Tight security for historic Croatia, Serbia game
ZAGREB (AFP) –
Croatia and Serbia meet on Friday in a highly charged World Cup qualifier — the first between the two former foes as independent nations since the bloody 1990s war that tore apart the former Yugoslavia.
Croatia fans geared up for the match on a sunny but cold morning in Zagreb, with those who failed to secure a ticket for the game at the Maksimir Stadium expected to watch on a giant screen in the capital’s main Ban Josip Jelacic square.
Several dozen, mostly young people from all over the country, had already secured their spots in the square by 11:00 am (1000 GMT), many of them dressed in Croatia’s distinctive red and white chequerboard pattern jerseys.
“This is a special match. We were at war,” Goran Vukic, a 25-year-old student from the coastal town of Split, told AFP, summing up the views of many that the fixture was steeped in history, culture and recent conflict.
Serbia fans have been banned from attending the match — and Croatia supporters for the return leg in Belgrade on September 6 — following an agreement between the two countries’ football federations to curb crowd trouble.
The build-up to the match has dominated the media in both countries for weeks and has even prompted some schools in both countries to shorten afternoon classes because of the 6:00 pm kick-off.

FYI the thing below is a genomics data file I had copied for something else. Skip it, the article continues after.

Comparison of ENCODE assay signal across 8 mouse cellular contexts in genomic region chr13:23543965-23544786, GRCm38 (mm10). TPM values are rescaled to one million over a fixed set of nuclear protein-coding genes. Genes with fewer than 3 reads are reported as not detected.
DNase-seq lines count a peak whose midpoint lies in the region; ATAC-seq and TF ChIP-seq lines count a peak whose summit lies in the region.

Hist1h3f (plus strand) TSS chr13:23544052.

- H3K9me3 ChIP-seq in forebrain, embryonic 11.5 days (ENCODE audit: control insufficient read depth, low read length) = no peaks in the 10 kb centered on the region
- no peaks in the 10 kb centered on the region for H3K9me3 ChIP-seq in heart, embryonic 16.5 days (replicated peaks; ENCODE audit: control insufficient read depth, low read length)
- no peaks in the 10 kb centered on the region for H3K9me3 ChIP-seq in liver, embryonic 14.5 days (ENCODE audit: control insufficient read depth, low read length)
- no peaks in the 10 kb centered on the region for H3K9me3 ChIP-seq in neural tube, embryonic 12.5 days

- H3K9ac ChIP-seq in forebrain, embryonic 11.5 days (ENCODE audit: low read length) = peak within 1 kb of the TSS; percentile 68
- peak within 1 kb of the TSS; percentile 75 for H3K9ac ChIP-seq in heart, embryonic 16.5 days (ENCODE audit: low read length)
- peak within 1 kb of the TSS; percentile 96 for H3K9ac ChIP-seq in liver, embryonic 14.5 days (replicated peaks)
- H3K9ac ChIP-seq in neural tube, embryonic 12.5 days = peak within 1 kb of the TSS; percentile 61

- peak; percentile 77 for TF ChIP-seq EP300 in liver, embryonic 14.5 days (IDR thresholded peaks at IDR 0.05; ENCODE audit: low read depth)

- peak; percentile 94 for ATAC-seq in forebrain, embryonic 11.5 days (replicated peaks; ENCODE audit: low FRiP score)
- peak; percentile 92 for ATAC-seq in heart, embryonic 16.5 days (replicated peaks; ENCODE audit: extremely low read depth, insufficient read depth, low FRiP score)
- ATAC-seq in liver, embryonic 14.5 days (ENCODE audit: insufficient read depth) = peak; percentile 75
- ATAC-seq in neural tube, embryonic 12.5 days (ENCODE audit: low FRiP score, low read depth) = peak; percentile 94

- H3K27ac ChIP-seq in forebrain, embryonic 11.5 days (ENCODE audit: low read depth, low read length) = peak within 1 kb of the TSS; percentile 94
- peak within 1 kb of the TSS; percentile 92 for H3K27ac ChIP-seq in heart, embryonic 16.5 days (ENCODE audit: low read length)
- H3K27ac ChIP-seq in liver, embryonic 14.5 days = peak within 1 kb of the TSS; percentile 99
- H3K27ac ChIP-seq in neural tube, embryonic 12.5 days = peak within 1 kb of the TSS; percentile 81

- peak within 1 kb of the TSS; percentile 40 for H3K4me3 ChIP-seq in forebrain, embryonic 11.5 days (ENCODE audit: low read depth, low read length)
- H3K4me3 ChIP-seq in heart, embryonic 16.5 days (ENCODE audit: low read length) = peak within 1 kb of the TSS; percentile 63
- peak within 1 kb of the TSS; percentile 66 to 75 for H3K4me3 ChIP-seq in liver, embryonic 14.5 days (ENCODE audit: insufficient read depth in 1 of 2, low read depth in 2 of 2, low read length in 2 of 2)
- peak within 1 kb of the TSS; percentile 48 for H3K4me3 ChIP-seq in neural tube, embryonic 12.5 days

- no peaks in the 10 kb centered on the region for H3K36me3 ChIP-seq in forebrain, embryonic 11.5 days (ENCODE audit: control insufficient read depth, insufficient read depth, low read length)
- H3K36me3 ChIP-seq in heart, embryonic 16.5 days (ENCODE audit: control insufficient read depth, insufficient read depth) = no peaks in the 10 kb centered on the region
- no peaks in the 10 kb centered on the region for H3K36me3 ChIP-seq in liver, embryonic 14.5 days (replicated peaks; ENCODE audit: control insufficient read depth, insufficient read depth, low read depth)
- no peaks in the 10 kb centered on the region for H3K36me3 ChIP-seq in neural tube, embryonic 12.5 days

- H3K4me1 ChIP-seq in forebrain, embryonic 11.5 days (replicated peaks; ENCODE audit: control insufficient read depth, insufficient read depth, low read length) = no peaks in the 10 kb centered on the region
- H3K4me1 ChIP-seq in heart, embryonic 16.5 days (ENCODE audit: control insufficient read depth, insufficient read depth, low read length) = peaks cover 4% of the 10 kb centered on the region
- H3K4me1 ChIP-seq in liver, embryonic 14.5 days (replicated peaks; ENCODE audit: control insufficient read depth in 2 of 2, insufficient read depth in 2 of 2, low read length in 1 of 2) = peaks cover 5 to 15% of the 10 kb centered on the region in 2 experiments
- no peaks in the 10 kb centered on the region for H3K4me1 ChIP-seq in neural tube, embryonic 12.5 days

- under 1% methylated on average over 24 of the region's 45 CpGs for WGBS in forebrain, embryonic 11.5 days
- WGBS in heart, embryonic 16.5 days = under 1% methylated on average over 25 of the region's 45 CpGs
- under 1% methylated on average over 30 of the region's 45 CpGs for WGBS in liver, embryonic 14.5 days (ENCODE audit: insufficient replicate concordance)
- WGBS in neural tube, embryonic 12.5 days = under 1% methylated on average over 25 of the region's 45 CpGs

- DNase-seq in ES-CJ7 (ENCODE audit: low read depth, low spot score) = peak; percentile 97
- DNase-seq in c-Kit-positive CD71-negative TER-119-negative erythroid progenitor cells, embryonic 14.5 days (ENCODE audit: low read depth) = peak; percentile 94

“Today, the Maksimir stadium will be the scene of a football battle that for many will be more than a pure game due to bloody history of ties between two nations,” the Serbian daily Blic said.
The two countries fought each other between 1991 and 1995 after Croatia declared independence, a move fiercely opposed by Serbs, who were against the break-up of the Yugoslav federation.
Relations between the two neighbours have gradually improved since then but sports events involving their teams remain high-risk, particularly with Balkan football still linked to ultra-nationalist hooligans.
Serbia’s team, who arrived in Zagreb on Thursday amid tight security, had a request to hold a public training session turned down over security concerns.
Newspapers played on the fact that national pride was at stake.
“With a victory you will become a legend!” read a front page headline of Croatia’s influential Jutarnji List daily, showing a photograph of Croatian midfielder Luka Modric surrounded by some of the 5,000 fans who attended training on Thursday.
The Sportske Novosti daily said that Croatia — known as “Vatreni” or “The Fiery Ones” — had already “knocked down more powerful squads at Maksimir” referring notably to the 2006 victory over England.
“Serbia is not in that rank but they are our main opponent,” the daily said.
Croatia coach Igor Stimac, however, was still cautious, despite his side lying second on goal difference in Group A to Belgium, and a full six points clear of Serbia.
“Croatia are a better team, we are aware of that, but it does not mean anything. All outcomes are possible over the 90 minutes,” he said.
His Serbian counterpart Sinisa Mihajlovic admitted that Croatia were favourites, given their experience and home advantage, but he added: “It does not have to be decisive”.
Police have introduced stricter controls at borders and on all transport routes into Zagreb in case any Serbian fans try to attend the sell-out fixture at a ground infamous for a riot in May 1990 between Dinamo Zagreb and Red Star Belgrade fans.
The disturbances — involving hard-core hooligans — are widely seen as a forerunner to the conflict a year later.
Police meanwhile threatened to halt Friday’s match if fans resort to anti-Serbian chanting.
Players and officials in both countries have repeatedly tried to ease tensions urging fans to cheer with “dignity” without resorting to insults.